Mining Modernity
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Søren Rose’s High chair for De La Espada cribs its base from a Verner Panton piece.

Søren Rose’s High chair for De La Espada cribs its base from a Verner Panton piece.

The wire base of the High chair looks rather like the work of fellow Dane Verner Panton. Was that intentional?

The young danish designer Søren Rose shot by Canziani for our May 2012 issue.

It was very directly inspired by Verner Panton and the steel frames he designed for the [Pantonova series] furniture that my mom and dad were buying when I was a kid. It was natural to incorporate this influence into my work because it was always part of my design history. Everyone who sees the reference, especially Danish people, says, “Oh that’s the same width of wire, it’s the same manufacturing technique.” It’s a tribute to an old master but in a new disguise.
Rose sourced the green marble for an upcoming Park Avenue apartment from the same quarry used by Mies for the 1929 Barcelona Pavilion.

Rose sourced the green marble for an upcoming Park Avenue apartment from the same quarry used by Mies for the 1929 Barcelona Pavilion.

And you’ve got a piece of Mies in the Park Avenue apartment too?I was in Verona looking for stone for the apartment, but at some point I thought, why don’t we see if we can figure out where they got it for Mies van der Rohe’s Barcelona Pavilion from 1929? We discovered they used green marble from the Alps. So we found out where the quarry was and had a little guy in a little Citroen with a little hammer go see if they could do another run for us. They did 38 slabs. The green marble wall will be the signature of the apartment.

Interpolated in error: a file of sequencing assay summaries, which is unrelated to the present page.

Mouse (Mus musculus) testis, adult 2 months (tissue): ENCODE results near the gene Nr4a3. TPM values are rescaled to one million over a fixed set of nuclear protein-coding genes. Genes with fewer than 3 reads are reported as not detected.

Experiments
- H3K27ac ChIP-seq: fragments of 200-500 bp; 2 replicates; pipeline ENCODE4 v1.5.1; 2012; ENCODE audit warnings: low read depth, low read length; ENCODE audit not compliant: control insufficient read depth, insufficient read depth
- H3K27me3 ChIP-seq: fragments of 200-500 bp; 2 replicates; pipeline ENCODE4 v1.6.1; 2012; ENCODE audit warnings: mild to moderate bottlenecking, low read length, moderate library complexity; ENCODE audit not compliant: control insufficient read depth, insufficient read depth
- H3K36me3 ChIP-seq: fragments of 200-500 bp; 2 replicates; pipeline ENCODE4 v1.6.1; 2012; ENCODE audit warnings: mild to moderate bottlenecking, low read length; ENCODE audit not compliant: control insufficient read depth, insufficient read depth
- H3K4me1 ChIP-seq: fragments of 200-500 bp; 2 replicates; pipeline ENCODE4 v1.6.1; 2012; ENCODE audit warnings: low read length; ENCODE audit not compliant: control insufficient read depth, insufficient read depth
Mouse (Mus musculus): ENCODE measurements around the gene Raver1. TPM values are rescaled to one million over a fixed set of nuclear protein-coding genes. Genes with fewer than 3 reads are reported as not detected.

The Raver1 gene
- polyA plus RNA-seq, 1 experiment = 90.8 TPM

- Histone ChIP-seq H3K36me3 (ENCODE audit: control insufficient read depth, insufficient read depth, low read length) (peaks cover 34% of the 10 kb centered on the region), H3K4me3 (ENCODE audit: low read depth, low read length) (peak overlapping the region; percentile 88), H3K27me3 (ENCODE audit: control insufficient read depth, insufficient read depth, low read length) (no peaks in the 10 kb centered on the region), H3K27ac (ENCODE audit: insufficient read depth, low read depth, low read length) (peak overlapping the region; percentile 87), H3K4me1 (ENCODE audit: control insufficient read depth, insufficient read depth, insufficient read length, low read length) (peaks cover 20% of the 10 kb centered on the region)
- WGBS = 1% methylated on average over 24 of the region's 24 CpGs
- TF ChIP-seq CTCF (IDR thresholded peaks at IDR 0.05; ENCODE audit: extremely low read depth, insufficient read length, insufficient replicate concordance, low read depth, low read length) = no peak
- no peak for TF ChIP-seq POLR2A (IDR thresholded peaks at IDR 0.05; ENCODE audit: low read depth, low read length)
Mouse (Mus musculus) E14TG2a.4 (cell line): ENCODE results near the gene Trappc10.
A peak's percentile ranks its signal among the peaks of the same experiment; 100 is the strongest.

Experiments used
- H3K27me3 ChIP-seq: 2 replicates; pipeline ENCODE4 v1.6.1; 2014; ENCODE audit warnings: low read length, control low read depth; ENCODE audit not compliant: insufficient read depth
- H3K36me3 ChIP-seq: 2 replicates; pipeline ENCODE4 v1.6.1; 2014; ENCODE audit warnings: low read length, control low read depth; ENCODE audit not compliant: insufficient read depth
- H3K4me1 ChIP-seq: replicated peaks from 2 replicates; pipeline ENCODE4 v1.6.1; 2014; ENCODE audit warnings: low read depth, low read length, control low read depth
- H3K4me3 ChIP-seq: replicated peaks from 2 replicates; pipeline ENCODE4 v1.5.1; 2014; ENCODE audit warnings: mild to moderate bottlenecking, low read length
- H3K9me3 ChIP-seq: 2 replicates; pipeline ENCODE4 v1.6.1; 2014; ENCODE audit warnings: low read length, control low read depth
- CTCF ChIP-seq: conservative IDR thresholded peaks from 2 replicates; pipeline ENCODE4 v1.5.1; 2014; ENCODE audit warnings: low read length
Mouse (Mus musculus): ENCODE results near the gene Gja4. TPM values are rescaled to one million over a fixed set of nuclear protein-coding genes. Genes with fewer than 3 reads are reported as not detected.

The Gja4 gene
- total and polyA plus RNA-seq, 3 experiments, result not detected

“Part of the story of why we became designers is because we saw what the masters did.”—Søren Rose

“Part of the story of why we became designers is because we saw what the masters did.”—Søren Rose

Sounds great, but where does homage turn into theft?We’re designing this entire apartment so everything here has its own unique story. There are so many other elements that once you see the whole thing you won’t see a chair base or a wall as plunder. It’s more like a little tribute. The drama of the space, the clients’ needs, and the location are the guidelines we’re using to create this collection.

Besides, part of the story of why we became designers is because we saw what the masters did and how they worked. Look at guys like Mies and the Barcelona Pavilion or Arne Jacobsen and the Egg chair—they did their most famous work for a particular place. When Jacobsen did the Egg chair he did it for the Radisson Hotel in Copenhagen. He wasn’t just making another chair, another bed, another sofa, but actually aiming for something that fits into an environment. We’re using this apartment in New York as an incubator to come up with a line of furniture.
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